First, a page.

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Code Verification Scripts

Which of my classes contain instance variables? Which classes call the method userGet, but don't call the method userRegister? These and similar questions often come up when you want to verify that your code is free from some errors. For example, instance variable can be a problem in servlet classes. Or you may have found a bug related to the userGet and userRegister methods, and you want to look for other places where this occurs. Your IDE is unlikely to answer such questions, and this is where a few lines in the Unix shell can save you hours of frustration.

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Choosing and Using Open Source Components

The developers of the SQLite open source database engine estimate that it’s deployed in roughly half a billion systems around the world (users include Airbus, Google, and Skype). Think of the hundreds of thousands of open source components, just one click away from you. If you know how to choose and use them effectively , your project can benefit mightily.

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elytS edoC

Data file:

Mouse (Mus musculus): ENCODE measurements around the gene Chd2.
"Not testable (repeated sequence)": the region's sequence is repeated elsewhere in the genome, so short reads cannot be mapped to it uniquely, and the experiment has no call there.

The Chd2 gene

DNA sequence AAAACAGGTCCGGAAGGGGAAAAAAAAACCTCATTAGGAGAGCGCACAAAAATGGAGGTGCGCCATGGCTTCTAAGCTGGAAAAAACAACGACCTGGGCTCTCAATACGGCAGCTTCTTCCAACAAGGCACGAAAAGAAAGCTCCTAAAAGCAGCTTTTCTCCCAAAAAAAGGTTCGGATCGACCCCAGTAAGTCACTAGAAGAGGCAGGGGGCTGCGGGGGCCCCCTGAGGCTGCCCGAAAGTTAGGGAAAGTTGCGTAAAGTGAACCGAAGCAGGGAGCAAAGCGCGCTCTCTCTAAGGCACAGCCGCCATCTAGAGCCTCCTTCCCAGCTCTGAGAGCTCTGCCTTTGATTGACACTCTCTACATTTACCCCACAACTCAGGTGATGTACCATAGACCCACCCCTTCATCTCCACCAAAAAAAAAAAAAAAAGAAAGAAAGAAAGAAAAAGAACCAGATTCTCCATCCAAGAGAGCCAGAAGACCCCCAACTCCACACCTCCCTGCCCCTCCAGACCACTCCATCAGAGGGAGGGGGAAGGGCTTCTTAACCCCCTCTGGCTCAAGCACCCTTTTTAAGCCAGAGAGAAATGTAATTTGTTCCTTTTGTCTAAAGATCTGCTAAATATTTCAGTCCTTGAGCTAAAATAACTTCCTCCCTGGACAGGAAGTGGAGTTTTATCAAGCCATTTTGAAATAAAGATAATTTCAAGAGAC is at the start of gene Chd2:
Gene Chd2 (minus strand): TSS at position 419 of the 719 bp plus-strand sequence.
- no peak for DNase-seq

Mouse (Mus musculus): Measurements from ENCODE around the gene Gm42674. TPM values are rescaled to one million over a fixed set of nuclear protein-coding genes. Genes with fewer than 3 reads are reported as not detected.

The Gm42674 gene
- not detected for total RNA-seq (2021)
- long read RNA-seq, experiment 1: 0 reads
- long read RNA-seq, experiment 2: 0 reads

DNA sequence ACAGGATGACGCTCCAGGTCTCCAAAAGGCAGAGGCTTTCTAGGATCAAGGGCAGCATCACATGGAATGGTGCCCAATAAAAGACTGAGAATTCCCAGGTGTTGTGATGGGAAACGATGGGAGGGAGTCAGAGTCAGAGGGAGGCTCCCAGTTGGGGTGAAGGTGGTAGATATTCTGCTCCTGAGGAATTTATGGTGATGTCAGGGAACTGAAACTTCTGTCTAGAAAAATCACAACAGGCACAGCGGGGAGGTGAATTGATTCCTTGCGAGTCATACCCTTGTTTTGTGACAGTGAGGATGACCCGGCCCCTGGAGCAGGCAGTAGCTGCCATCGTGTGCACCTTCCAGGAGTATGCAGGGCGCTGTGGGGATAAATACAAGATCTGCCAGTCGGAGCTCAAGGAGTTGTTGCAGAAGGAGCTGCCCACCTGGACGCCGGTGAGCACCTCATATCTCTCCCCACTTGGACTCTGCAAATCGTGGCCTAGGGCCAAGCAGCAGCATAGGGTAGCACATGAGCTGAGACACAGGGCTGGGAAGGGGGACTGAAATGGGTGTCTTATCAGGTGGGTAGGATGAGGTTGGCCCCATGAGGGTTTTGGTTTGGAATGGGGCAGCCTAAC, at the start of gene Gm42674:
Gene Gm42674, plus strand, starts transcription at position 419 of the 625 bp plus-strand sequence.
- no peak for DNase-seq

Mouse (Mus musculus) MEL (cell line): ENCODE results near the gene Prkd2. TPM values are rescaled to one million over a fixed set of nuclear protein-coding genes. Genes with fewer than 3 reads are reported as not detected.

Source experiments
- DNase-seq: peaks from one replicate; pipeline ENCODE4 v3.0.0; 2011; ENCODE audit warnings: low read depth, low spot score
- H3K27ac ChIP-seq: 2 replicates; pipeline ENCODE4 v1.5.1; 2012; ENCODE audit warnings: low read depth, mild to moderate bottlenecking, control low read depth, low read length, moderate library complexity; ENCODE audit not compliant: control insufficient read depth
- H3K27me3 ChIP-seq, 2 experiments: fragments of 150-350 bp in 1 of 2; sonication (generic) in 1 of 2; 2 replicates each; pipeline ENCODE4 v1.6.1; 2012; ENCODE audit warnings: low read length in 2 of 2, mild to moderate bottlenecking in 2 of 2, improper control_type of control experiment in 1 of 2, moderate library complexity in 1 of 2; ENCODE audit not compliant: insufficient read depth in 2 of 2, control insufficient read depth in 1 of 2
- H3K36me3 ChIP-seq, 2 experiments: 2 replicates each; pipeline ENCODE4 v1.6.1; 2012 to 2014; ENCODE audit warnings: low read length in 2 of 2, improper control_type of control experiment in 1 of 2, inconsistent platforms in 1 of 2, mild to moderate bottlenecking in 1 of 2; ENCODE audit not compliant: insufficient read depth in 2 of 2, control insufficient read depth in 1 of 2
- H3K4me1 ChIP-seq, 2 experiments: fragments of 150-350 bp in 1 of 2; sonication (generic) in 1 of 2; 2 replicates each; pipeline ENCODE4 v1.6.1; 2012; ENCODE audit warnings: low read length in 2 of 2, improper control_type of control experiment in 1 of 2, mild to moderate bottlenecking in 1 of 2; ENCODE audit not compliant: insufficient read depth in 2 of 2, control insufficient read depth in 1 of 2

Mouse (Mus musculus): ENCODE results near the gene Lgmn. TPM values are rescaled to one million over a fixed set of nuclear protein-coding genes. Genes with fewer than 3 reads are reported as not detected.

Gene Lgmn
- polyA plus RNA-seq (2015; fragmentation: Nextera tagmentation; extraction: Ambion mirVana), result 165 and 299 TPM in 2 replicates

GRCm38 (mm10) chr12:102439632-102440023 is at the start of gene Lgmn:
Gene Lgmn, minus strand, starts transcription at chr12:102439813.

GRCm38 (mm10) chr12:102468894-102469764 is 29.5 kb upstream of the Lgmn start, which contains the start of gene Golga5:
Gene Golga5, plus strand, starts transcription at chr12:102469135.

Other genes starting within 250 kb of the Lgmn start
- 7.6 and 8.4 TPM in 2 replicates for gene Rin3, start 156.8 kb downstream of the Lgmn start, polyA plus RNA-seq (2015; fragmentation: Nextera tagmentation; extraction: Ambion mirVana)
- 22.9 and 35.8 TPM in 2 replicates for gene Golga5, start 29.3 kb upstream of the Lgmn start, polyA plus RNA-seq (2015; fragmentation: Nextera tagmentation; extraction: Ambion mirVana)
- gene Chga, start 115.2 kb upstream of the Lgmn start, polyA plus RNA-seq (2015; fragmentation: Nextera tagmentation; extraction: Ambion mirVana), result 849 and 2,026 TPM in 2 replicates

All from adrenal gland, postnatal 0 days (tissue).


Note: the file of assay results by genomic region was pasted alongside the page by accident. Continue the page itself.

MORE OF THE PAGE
Sure, you can write English right to left. You can also write software code to look like a disc or even a train (see www.ioccc.org/1988/westley.c and 1986/marshall.c). However, you can’t then complain when you have to fight with your magazine’s editor or production staff about accepting your column’s title for publication, or if your colleagues refuse to touch your code with a 10-foot pole. Writing code in a readable and consistent style is difficult, uninteresting, tedious, underappreciated, and, extremely important.

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Sophisticated Targeted Link Spam

What appeared to be an intelligent comment in one of my blog postings turned out to be targeted link spam. This is a worrying trend, because, although we can defend ourselves against mass attacks, we're very vulnerable to targeted strikes.